Without the most minimal effort to define the meaning of the term “client,” the NASW Code of Ethics leaves social workers with little or no understanding of what the legal ramifications of initiating a client-professional relationship are. For that matter, the NASW Code leaves social workers without any enforceable guidelines explaining the impact of clienthood on clients and the corresponding duties that it places on professionals. This fact provides yet another reason for mental health practitioner to adopt the law based decision making system advocated by this website and blog in every aspect of daily practice.
This blog and the website associated with it present a law based strategy for the resolution of practice dilemmas in the mental health professions. One of those professions is social work, whose members are bound by the tenets of the NASW Code of Ethics. Why do we reject the usefulness of the NASW Code as a decision making tool? One of the reasons is the abject failure of NASW to plainly and unequivocally explain exactly what social work is. Indeed, as NASW’s explanation of the “definition” of social work shows, it is unwilling to inform social workers in simple, plain, succinct language exactly what the specific parameters of social work practice are:
“The primary mission of the social work profession is to enhance human wellbeing and help meet the basic human needs of all people, with particular attention to the needs and empowerment of people who are vulnerable, oppressed, and living in poverty. A historic and defining feature of social work is the profession’s focus on individual wellbeing in a social context and the wellbeing of society. Fundamental to social work is attention to the environmental forces that create, contribute to, and address problems in living.
Social workers promote social justice and social change with and on behalf of clients. “Clients” is used inclusively to refer to individuals, families, groups, organizations, and communities. Social workers are sensitive to cultural and ethnic diversity and strive to end discrimination, oppression, poverty, and other forms of social injustice. These activities may be in the form of direct practice, community organizing, supervision, consultation administration, advocacy, social and political action, policy development and implementation, education, and research and evaluation. Social workers seek to enhance the capacity of people to address their own needs. Social workers also seek to promote the responsiveness of organizations, communities, and other social institutions to individuals’ needs and social problems.”
The above definition is broad enough to encompass any profession know to humankind. In its overbreadth it expresses no clear meaning. As we make the case in this blog and website, without a concrete, working definition of social work practice, it is impossible to bind social workers to the standards expressed in the NASW Code of Ethics. In contrast, the law defines social work in terms of the tasks performed by social workers: providing direct mental health treatment, investigating allegations of child and elder abuse and neglect, and related responsibilities. Therefore, we urge that social work practitioners, together with other mental health professional, have much to gain from considering a law-based decision making strategy to address everyday practice dilemmas.
I am frequently asked by students why I recommend a law-based system for decision makin in the mental health professions, including social work, psychology and counseling. The answer, without oversimplifying it, is that professional codes of ethics impart very limited assistance to professionals and students who face important practice decisions every day in their professional lives.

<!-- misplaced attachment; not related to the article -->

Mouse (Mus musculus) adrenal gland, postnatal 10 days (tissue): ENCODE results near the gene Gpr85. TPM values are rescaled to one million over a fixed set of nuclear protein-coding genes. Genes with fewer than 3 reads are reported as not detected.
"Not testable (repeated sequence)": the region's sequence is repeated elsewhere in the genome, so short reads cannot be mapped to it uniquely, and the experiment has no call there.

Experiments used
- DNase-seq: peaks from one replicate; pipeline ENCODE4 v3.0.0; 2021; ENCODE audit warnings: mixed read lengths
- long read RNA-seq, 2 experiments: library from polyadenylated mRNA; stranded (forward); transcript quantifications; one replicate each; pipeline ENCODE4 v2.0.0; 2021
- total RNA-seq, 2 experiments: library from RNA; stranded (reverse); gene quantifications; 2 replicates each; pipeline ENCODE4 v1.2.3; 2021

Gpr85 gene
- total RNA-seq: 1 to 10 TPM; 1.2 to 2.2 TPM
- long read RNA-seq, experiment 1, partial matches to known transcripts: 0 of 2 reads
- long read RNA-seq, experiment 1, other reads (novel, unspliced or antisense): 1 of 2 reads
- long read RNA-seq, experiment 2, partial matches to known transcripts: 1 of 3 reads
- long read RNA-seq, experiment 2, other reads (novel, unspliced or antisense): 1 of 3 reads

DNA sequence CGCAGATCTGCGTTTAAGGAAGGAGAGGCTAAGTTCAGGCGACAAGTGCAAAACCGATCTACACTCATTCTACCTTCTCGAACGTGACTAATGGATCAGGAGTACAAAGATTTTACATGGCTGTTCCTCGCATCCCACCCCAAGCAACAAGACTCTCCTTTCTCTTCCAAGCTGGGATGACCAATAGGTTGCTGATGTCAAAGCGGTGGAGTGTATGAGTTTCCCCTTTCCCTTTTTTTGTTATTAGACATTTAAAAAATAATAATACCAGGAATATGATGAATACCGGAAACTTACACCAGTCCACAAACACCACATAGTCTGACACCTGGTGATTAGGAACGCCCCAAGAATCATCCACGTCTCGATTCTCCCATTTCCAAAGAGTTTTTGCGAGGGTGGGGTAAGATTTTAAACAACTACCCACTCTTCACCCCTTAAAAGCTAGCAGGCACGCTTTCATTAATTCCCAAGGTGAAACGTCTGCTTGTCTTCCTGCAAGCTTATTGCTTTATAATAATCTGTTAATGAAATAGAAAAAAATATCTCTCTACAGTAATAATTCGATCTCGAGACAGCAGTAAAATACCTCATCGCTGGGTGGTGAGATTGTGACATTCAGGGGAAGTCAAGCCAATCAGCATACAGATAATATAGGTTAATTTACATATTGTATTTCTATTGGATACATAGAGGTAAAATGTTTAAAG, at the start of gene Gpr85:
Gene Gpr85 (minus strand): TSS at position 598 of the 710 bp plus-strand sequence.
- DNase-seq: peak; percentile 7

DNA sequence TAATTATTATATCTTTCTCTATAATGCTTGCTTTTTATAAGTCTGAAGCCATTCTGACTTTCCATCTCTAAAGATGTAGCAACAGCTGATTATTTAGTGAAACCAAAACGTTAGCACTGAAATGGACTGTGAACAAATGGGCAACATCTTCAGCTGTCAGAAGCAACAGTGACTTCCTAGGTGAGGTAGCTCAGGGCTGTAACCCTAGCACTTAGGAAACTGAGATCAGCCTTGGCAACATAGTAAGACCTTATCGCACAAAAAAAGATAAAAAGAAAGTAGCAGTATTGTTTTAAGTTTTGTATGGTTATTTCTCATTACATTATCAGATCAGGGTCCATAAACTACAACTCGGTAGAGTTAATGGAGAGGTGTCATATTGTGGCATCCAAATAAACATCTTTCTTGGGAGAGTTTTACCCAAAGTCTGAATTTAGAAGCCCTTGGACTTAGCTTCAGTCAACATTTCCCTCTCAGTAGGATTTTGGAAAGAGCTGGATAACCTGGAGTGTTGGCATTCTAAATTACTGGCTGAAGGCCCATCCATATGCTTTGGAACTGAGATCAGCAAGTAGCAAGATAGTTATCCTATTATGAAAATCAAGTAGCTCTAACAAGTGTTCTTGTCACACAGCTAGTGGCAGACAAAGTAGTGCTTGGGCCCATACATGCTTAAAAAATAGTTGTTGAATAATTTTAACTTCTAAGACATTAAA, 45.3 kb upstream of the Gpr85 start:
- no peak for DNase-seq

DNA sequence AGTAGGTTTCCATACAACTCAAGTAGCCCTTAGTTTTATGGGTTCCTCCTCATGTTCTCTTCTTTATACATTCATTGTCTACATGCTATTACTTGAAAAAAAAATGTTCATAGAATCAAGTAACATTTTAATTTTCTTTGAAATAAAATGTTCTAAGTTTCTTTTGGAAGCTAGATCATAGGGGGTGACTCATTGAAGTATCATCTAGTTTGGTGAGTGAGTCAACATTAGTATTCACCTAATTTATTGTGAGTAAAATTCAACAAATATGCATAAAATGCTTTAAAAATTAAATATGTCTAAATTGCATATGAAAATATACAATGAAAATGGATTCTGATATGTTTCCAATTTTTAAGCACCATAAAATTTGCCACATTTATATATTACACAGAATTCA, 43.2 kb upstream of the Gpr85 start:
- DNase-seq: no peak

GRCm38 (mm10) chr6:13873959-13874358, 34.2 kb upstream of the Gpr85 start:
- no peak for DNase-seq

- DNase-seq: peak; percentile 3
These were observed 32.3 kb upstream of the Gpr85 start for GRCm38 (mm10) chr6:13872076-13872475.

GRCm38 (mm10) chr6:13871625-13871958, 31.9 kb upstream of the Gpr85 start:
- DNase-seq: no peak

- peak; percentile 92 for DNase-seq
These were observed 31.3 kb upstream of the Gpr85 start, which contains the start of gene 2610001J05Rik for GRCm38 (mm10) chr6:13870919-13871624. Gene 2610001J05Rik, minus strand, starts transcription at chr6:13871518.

As a primary example of the NASW Code of Ethics’ failure to render adequate assistance, let’s start with the statement made in the Code’s preamble, which warns us that only some of the standards contained in the code are enforceable! The rest are only aspirational principles that we should try to uphold. This is an amazing abdication of any responsibility for holding social workers accountable for certain basic standards of practice.
Consider also the NASW Code’s announcement in its opening pages that it declines to define what it means when it uses the term client. We’re left without any understanding of the responsibilities that emanate from the social worker-client relationship and are led to believe instead that social workers have unlimited responsibilities to persons, communities, and society without any limitation. Indeed, according to the NASW Code, the world is our client! This is obviously ridiculous and unenforceable.
I’ll be commenting in future posts about weaknesses in professional ethical codes and ahat we can do to ensure that our professional decision making is law based, rational and reasonable, and, morover, that it advances the real ethical values of our variuos mental health professions. In the meantime, please examine other posts on this blog, together with the rest of the website http://mentalhealthlaw.usm, to learn more about law-based decision making.
I have a couple of social welfare policy-type questions for you ï¿½ if youï¿½ve time, give me your two cents, would
you? I know in the 1960s a number of behavior-management type rules for AFDC were struck down by the courts ï¿½ man in the house rules, and I though suitable home rules and such. My recollection was that prior to this welfare workers could check homes for housekeeping issues (part of the ï¿½suitable homeï¿½) ï¿½ and that this could have consequences. So ï¿½ (a) am I remembering this right, or making it up? (b) do you know if these practices were also struck down in 1960s?
(c) IF a and b are yes; what
would that mean for my understanding of a practice of a local non-profit
homeless service agency doing regular checks of their clients homes to make
sure they are complying with the lease, donï¿½t have other people there, and are
keeping it clean? Iï¿½m doing some reading that suggests thereï¿½s some sort of different standards for what GOVERNMENTS can do (a la welfare caseworkers) vs what private service providers can do. I donï¿½t know if
I believe this —- coming from a book edited by Lawrence Mead.
Please let me know if you have answers or suggestions on
where to find an answer.
This question presents the opportunity once again to point out the pervasive importance of the constitutional right of privacy, as protected by the 14th amendment. The
principle of substantive due process suggests that a welfare client’s right to
privacy is invaded if a state agency seeks means (i.e., spot home checks and
“man in the house” rules fall into this realm) of invading the
client’s terrain without a compelling state justification for doing it. Here,
it would be hard for any state agency to justify these serious home invasions
in light of the fact that there are very likely less intrusive means of
examining the client’s general compliance with agency policies.
There is some difference in what state agencies
can do, as opposed to what private agencies can do, in that public agencies
must answer directly to the constitutional principles noted above, while
private agencies generally need not. It would seem pretty feasible to me for a
homeless service agency to contract with its clients to permit the agency to
perform spot home checks as a condition to providing services.